NFL commissioner Roger Goodell. Photo: Maddie Meyer/Getty Images

The NFL announced Monday that it will hold its 2020 draft next month as scheduled, but will cancel the planned public events in Las Vegas due to the coronavirus outbreak.

The big picture: The league said the selection process will still be televised, adding that it is exploring "innovative options" for conducting the draft in such a climate.

What they're saying:

"This decision reflects our foremost priority — the health and safety of all fans and citizens. While this outcome is disappointing both to the NFL and to the Las Vegas community, we look forward to partnering with the Raiders, the City of Las Vegas and the Las Vegas Convention and Visitors Authority for a future NFL Draft as well as evaluating opportunities for other major NFL events in Las Vegas in the future, including the Super Bowl."
— NFL commissioner Roger Goodell

Go deeper: NFL players' union approves new labor agreement with 17-game season

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Updated 1 hour ago - Politics & Policy

Coronavirus dashboard

Illustration: Eniola Odetunde/Axios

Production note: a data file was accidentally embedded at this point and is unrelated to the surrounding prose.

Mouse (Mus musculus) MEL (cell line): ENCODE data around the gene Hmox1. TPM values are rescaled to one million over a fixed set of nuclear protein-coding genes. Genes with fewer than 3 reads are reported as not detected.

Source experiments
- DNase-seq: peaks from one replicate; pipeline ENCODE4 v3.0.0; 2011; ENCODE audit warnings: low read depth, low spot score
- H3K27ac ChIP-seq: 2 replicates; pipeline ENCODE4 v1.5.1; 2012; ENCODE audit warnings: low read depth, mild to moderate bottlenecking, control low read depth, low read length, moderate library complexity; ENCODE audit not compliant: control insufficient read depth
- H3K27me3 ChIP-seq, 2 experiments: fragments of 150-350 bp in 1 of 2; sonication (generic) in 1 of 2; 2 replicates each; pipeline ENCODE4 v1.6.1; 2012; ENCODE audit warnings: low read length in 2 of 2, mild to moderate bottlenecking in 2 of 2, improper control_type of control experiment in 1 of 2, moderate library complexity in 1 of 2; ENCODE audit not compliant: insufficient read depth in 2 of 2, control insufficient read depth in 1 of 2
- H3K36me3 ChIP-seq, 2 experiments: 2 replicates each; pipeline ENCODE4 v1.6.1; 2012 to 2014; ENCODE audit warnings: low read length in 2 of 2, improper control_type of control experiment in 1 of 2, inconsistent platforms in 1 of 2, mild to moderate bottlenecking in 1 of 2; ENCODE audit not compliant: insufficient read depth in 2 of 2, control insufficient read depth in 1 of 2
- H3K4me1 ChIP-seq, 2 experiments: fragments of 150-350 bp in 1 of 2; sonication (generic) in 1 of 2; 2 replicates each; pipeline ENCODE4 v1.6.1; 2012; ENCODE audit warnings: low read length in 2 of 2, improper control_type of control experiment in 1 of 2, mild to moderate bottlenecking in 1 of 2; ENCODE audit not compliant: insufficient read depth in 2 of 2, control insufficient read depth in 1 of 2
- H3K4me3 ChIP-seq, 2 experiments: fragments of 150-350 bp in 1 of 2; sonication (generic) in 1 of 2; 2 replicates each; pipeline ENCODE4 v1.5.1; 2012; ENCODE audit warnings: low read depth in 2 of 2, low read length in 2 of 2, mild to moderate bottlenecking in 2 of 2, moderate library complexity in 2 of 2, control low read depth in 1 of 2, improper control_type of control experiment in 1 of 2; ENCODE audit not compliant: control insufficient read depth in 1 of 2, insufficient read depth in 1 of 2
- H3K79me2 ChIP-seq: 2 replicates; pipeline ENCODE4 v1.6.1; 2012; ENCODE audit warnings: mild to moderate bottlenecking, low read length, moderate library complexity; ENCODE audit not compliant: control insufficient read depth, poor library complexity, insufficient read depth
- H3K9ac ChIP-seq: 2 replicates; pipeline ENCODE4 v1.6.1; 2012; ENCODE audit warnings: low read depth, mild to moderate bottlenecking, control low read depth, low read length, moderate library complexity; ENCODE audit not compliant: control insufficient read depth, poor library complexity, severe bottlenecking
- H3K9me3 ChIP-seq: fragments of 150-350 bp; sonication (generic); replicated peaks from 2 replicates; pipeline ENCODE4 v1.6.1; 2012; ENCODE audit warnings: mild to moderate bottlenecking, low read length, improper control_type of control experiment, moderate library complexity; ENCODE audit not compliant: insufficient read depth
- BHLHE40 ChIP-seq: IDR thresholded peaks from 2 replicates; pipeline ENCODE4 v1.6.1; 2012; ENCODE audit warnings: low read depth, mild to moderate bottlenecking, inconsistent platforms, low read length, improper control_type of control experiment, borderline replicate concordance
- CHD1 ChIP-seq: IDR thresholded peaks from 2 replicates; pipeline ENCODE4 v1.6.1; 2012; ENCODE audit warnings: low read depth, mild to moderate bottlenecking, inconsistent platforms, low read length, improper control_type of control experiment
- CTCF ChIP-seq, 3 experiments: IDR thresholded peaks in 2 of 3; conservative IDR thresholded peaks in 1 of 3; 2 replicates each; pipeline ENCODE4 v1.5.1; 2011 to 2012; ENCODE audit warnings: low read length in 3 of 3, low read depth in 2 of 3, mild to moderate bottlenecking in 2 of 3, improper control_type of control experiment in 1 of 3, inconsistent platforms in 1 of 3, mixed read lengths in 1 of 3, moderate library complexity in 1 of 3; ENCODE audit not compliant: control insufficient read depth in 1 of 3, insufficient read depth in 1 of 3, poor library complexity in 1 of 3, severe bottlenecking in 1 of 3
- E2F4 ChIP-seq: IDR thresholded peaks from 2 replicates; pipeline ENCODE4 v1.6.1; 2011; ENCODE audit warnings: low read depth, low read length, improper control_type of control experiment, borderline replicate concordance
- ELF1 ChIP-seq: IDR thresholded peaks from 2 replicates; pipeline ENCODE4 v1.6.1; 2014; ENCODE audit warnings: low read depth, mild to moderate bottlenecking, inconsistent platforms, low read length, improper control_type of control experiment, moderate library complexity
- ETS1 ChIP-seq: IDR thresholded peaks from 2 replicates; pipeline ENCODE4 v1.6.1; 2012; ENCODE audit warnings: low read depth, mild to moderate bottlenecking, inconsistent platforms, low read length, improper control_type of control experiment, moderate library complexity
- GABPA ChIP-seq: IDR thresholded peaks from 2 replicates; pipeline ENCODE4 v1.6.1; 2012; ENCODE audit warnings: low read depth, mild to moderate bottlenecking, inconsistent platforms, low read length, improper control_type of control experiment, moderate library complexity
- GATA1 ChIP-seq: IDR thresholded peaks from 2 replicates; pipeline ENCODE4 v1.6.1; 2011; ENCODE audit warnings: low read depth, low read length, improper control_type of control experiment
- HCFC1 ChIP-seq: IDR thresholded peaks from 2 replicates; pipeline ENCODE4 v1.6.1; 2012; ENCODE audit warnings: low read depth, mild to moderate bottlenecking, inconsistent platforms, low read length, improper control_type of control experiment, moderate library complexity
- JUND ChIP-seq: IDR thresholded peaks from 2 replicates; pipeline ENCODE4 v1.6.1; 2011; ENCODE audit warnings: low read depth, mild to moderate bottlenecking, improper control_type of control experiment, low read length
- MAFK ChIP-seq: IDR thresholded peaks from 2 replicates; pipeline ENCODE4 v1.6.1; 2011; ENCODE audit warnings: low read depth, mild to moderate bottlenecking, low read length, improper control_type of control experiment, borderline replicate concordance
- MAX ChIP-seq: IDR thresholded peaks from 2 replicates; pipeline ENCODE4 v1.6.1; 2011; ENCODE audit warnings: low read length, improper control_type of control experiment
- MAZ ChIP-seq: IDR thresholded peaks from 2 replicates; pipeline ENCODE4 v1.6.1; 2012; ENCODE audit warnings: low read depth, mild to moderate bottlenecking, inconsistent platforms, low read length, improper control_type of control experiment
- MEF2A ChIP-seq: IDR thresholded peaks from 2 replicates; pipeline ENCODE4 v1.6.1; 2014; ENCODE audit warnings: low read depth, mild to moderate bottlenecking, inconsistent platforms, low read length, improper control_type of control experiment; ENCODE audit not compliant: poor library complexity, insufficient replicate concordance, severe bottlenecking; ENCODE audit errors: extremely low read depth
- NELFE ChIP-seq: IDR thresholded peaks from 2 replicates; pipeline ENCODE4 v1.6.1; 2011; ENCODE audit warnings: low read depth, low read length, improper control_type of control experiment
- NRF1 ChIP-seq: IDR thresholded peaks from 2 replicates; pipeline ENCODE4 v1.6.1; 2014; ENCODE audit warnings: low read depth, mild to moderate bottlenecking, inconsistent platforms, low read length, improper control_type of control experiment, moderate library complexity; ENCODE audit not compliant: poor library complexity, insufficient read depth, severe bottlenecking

1. Global: Total confirmed cases as of 12 p.m. ET: 11,495,412 — Total deaths: 535,185 — Total recoveries — 6,217,763Map.
  2. U.S.: Total confirmed cases as of 12 p.m. ET: 2,897,613 — Total deaths: 129,953 — Total recoveries: 906,763 — Total tested: 35,512,916Map.
  3. Public health: Case growth outpacing testing in hotspots — Medical community urges public to wear masks.
  4. States: Texas hospitals in danger of being overwhelmed amid surge.
  5. Politics: Meadows says Trump "is right" to claim 99% of coronavirus cases are "harmless."

Court orders temporary shutdown of Dakota Access Pipeline

Protesters against the Dakota Access Pipeline in San Francisco in 2017. Photo: Joel Angel Juarez/Anadolu Agency/Getty Images

A federal judge ordered Monday the shutdown of the Dakota Access Pipeline — a project at the heart of battles over oil-and-gas infrastructure — while the U.S. Army Corps of Engineers conducts a new environmental analysis.

Why it matters: The latest twist in the years-long fight over the pipeline is a defeat for the White House agenda of advancing fossil fuel projects and a win for Native Americans and environmentalists who oppose the project

3 hours ago - Technology

Tensions between tech industry and tech media boil over

The New York Times building. Photo: Avalon/Universal Images Group via Getty Images

Tensions between tech and tech media hit a boiling point over the weekend, in the latest fraying of a once-cozy relationship.

The shortest version is that New York Times reporter Taylor Lorenz tweeted out some screenshots from the public Instagram of Away CEO Steph Korey, in which she criticized media coverage of her company.